Ericsson Report Harps on Connected Vehicles in Digital Transformation

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Emma Okonji

Operators targeting the digital transformation of industries will see immense opportunities in driving the connected vehicle agenda with 5G and Internet of Things (IoT), Ericsson has said.

In a recent report by Ericsson entitled ‘The Guide to Capturing the 5G Industry Digitalisation Business Potential’, the company explained for ICT players to achieve digital transformation in the coming years, they will need to adopt the technologies that will propel the development and implementation of connected vehicles forward.

The global market potential for connected vehicles was mainly made up by the public safety, public transport, and automotive industries – and its estimated revenue potential is as high as $69 billion, the report said.

Analysing the report, the Head of Strategy, Technology, Sustainability and Public Affairs for Ericsson, Middle East and Africa, Alp Uysal, said however, key challenges in the connected vehicle space include providing sufficient coverage of high-speed mobile broadband, as well as developing new sales capabilities to deal with several types of customers, ranging from equipment manufacturers to public transport companies and everyone in between.

To make connected vehicles a reality for use cases like autonomous ambulances, high-speed internet on trains, vehicle-to-vehicle networking systems, and other such applications, operators will need to overcome these challenges with innovative cloud-based solutions that utilize next generation technology from every angle, Uysal said.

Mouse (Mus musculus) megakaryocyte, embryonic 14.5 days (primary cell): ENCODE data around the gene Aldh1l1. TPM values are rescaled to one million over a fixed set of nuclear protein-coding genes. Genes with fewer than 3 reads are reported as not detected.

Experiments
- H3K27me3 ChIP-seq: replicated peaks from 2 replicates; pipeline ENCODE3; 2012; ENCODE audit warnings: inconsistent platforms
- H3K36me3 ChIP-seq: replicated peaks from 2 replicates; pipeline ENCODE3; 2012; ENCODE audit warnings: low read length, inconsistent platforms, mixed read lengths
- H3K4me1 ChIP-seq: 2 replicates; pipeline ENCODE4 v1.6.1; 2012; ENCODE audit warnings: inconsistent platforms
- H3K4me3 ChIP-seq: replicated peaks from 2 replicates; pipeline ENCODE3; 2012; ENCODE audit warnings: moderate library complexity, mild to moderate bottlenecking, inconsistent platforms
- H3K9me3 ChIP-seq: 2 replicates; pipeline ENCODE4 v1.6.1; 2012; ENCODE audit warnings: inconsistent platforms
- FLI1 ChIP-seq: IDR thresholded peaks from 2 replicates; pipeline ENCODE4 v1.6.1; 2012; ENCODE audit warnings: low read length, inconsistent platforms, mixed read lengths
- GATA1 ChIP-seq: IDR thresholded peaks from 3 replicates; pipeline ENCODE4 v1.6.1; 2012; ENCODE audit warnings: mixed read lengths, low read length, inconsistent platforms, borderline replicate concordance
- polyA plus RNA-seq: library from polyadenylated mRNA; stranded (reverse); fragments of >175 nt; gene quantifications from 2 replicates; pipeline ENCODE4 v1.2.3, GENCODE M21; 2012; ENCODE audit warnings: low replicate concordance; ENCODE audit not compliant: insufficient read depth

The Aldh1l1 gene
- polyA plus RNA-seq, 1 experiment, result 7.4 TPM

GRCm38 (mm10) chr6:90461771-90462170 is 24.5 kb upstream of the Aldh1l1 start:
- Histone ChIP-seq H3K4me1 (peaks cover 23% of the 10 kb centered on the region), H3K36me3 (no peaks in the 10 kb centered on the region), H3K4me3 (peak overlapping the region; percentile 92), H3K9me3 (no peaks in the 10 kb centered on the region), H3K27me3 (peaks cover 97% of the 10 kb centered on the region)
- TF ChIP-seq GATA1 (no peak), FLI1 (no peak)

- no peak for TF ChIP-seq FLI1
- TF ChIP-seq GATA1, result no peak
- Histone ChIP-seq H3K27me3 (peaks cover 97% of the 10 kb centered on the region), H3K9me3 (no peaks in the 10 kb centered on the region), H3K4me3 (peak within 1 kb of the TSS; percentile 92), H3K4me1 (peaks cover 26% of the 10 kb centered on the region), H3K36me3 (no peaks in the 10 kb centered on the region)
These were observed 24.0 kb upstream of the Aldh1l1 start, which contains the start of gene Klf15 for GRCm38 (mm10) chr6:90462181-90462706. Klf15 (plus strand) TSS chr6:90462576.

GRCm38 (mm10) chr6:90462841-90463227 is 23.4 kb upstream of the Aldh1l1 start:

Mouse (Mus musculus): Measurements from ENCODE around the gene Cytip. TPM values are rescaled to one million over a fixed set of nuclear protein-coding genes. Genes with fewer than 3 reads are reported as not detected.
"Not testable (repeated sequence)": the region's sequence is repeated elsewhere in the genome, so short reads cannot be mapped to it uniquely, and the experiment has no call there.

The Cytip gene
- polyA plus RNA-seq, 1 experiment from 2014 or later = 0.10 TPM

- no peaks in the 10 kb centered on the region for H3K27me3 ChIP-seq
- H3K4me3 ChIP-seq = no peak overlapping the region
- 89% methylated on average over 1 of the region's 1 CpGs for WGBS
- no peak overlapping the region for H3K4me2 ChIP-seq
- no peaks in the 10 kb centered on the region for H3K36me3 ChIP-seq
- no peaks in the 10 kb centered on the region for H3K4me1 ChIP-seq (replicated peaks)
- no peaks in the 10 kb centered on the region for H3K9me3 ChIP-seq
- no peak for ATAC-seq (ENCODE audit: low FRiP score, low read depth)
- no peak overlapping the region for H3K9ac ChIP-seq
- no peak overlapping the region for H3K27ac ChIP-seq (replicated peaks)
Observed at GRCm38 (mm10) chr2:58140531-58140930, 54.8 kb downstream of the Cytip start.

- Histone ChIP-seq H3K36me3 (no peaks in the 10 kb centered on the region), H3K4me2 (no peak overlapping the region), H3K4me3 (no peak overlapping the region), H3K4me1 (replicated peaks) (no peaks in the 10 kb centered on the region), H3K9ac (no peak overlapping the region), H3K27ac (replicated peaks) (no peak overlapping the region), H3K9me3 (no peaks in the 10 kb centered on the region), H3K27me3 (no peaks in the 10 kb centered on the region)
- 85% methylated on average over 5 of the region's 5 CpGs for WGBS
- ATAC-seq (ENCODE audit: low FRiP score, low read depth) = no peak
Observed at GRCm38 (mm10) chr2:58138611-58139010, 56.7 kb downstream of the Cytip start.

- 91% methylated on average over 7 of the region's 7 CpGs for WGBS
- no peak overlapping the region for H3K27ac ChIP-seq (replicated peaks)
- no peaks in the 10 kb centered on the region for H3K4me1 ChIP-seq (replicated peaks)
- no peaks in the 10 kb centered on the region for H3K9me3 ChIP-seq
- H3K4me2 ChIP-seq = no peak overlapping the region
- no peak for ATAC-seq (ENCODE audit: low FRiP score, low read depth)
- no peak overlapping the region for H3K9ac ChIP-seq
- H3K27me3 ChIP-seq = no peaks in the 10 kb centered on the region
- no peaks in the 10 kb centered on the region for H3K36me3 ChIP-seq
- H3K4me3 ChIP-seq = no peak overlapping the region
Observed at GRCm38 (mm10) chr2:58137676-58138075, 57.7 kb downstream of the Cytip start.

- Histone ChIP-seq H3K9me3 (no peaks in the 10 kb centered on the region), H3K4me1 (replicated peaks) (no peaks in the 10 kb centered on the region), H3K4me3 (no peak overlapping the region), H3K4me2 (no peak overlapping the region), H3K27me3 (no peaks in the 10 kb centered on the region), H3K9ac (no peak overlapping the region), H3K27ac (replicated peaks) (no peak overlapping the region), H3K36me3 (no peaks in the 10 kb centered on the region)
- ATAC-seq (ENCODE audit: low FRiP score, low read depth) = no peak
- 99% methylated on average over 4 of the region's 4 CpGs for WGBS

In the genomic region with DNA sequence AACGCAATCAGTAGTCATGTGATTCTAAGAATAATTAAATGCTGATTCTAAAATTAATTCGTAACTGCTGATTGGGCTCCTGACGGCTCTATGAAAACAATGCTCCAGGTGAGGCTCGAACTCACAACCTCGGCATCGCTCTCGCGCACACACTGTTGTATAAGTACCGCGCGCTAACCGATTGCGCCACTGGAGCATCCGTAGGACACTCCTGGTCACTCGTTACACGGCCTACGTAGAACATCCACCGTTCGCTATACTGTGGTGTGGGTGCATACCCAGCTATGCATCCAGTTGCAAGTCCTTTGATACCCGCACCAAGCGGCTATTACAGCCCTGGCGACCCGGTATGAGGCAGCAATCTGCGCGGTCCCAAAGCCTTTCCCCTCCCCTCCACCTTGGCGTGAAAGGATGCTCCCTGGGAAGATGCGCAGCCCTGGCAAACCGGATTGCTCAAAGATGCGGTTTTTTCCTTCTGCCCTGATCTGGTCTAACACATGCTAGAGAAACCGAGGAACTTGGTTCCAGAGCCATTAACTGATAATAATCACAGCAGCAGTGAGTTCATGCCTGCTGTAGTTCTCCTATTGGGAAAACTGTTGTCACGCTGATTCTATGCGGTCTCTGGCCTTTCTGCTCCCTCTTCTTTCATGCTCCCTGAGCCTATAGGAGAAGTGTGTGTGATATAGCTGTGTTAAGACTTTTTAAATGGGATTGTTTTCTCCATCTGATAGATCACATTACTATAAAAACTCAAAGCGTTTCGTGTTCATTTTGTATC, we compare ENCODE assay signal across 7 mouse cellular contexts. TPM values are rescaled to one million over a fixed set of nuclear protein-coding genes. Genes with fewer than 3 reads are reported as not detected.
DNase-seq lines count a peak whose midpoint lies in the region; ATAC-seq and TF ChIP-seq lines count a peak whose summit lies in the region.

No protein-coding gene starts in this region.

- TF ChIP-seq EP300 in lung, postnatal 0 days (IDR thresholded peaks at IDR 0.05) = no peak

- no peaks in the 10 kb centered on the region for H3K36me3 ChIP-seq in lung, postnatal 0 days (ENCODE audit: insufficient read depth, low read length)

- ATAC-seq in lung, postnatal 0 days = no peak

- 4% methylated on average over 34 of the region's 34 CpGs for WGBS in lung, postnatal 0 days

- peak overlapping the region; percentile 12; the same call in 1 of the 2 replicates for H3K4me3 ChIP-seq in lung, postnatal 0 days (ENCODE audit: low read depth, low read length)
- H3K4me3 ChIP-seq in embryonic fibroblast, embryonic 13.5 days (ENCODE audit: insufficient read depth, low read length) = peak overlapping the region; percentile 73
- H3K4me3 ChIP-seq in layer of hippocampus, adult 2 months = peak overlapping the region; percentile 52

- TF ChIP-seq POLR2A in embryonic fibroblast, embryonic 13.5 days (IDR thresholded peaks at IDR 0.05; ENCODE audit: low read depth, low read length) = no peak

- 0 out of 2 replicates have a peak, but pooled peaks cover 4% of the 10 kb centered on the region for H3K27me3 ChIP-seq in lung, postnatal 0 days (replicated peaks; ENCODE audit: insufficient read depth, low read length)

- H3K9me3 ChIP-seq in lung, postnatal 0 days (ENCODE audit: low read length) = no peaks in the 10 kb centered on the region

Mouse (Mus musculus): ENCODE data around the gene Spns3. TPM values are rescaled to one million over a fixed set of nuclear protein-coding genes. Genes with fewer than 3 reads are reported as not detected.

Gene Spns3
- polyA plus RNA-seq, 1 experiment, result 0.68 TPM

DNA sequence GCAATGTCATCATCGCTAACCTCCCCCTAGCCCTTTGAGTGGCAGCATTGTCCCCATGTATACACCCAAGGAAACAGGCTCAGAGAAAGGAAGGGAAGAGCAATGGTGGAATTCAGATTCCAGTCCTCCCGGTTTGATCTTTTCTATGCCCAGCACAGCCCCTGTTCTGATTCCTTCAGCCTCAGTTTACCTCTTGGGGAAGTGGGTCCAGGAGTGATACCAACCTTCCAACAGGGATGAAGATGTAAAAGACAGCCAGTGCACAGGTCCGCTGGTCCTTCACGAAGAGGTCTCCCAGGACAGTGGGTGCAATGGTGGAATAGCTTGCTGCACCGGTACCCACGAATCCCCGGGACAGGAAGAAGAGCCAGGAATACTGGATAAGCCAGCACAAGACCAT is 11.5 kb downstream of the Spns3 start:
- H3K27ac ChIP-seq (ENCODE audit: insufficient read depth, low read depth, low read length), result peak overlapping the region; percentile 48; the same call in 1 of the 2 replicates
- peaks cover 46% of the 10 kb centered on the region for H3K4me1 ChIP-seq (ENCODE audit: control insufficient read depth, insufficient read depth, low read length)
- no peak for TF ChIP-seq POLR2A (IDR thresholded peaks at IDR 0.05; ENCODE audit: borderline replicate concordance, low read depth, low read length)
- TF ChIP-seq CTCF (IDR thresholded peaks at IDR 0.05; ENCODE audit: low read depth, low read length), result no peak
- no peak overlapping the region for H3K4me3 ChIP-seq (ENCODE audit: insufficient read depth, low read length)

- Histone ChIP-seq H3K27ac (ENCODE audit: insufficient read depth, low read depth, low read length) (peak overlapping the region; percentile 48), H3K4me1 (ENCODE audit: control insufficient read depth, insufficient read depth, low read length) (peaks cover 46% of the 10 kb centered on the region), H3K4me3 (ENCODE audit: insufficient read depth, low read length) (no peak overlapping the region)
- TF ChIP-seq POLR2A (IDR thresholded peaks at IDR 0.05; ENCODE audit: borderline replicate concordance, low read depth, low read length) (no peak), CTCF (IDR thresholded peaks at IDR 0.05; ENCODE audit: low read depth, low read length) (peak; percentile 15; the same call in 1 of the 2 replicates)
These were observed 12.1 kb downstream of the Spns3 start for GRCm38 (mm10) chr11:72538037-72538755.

Currently, the market drivers for connected vehicles include a growing car sharing market, new safety regulations such as eCall, vehicle electrification, and the emergence of new high-tech disruptors in the automotive industry. These market drivers will only evolve and expand with time, so operators will need to adapt their strategies to keep services and solutions applicable as connected vehicle use cases change, the report added.

However, there are also challenges to overcome in the introductory phase of the connected vehicle agenda. For example, new monetisation models will be required, as consumers are used to a one-off payment for a traditional car, while connected cars and features will likely be based on a subscription model in order to keep software up-to-date as improvements are made, the report said.
Increasingly, the automotive industry is addressing the demand for connected vehicles with aims to make them more accessible on a broader scale. One Swedish telecom operator, Telia, is catering to this demand with plans to connect cars already on the streets, opening up a new digital world for otherwise unconnected cars and complementing inbuilt connectivity with a suite of relevant services.

According to the report, in Sweden alone, there are well over three million cars that employ the on-board diagnostic (OBD) feature – a key enabler for the service, which also provides the opportunity for operators to expand from data connectivity and create innovative service offerings for car owners as well as insurance and parking services companies.